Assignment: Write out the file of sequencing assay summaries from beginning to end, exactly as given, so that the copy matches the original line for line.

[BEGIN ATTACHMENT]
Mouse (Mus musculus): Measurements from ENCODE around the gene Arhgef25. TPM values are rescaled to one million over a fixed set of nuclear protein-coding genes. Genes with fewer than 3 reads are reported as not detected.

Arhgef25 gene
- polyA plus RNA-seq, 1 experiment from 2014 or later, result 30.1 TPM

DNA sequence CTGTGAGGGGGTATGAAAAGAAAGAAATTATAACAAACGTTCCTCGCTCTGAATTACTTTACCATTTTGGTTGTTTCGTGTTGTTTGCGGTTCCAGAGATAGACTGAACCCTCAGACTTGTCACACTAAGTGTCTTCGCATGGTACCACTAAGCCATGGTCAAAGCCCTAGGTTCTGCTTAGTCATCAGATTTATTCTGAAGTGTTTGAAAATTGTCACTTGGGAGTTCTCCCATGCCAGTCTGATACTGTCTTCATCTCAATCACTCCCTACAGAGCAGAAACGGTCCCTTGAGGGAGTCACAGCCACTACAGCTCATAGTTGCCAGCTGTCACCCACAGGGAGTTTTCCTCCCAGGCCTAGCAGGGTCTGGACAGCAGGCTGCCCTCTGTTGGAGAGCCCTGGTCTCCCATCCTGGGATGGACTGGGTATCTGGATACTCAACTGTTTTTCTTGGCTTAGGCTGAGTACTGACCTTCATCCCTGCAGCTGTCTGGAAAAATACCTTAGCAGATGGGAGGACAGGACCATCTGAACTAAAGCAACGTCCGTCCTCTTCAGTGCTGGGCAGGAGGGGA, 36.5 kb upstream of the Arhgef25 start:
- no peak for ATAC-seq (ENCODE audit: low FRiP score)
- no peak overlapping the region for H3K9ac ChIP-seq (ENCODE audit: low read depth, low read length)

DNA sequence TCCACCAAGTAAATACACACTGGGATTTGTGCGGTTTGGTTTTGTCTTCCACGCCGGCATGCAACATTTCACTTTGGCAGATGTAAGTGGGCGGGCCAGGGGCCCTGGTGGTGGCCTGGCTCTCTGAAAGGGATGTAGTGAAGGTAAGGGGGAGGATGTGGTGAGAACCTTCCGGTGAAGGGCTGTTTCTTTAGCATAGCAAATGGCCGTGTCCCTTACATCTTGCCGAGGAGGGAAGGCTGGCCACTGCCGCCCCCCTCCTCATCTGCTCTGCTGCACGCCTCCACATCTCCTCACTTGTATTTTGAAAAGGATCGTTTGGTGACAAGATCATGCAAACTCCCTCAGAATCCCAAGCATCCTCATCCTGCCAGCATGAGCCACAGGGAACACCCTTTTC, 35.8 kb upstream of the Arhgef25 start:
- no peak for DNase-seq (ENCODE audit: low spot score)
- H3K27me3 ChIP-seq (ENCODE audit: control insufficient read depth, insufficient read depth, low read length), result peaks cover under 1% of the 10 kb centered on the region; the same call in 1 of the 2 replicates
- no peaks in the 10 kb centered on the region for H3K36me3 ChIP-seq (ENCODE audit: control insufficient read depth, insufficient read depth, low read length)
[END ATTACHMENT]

Mouse (Mus musculus): Measurements from ENCODE around the gene Arhgef25. TPM values are rescaled to one million over a fixed set of nuclear protein-coding genes. Genes with fewer than 3 reads are reported as not detected.

Arhgef25 gene
- polyA plus RNA-seq, 1 experiment from 2014 or later, result 30.1 TPM

DNA sequence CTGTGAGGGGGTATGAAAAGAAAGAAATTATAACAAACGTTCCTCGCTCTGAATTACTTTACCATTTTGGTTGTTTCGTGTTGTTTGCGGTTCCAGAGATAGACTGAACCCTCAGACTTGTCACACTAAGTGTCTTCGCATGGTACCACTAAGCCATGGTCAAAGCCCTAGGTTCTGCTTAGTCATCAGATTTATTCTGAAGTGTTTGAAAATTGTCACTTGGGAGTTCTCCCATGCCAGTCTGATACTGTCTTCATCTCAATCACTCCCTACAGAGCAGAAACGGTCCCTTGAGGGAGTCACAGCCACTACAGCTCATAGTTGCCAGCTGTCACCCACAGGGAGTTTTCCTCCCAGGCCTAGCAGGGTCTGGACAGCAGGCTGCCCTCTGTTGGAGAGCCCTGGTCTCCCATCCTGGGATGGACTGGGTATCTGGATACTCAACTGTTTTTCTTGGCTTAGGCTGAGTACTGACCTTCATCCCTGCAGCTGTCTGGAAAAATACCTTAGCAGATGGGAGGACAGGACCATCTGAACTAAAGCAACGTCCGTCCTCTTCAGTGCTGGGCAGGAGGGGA, 36.5 kb upstream of the Arhgef25 start:
- no peak for ATAC-seq (ENCODE audit: low FRiP score)
- no peak overlapping the region for H3K9ac ChIP-seq (ENCODE audit: low read depth, low read length)

DNA sequence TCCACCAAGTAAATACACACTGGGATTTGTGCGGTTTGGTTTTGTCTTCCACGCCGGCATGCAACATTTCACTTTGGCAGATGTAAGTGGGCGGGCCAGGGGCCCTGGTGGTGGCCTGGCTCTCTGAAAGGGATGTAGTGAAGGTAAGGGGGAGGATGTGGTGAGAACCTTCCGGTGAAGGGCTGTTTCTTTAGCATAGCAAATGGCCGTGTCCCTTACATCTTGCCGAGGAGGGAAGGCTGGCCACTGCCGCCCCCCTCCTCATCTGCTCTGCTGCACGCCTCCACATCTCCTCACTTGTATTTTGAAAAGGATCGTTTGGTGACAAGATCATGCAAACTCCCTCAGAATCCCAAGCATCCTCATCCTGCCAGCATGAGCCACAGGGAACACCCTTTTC, 35.8 kb upstream of the Arhgef25 start:
- no peak for DNase-seq (ENCODE audit: low spot score)
- H3K27me3 ChIP-seq (ENCODE audit: control insufficient read depth, insufficient read depth, low read length), result peaks cover under 1% of the 10 kb centered on the region; the same call in 1 of the 2 replicates
- no peaks in the 10 kb centered on the region for H3K36me3 ChIP-seq (ENCODE audit: control insufficient read depth, insufficient read depth, low read length)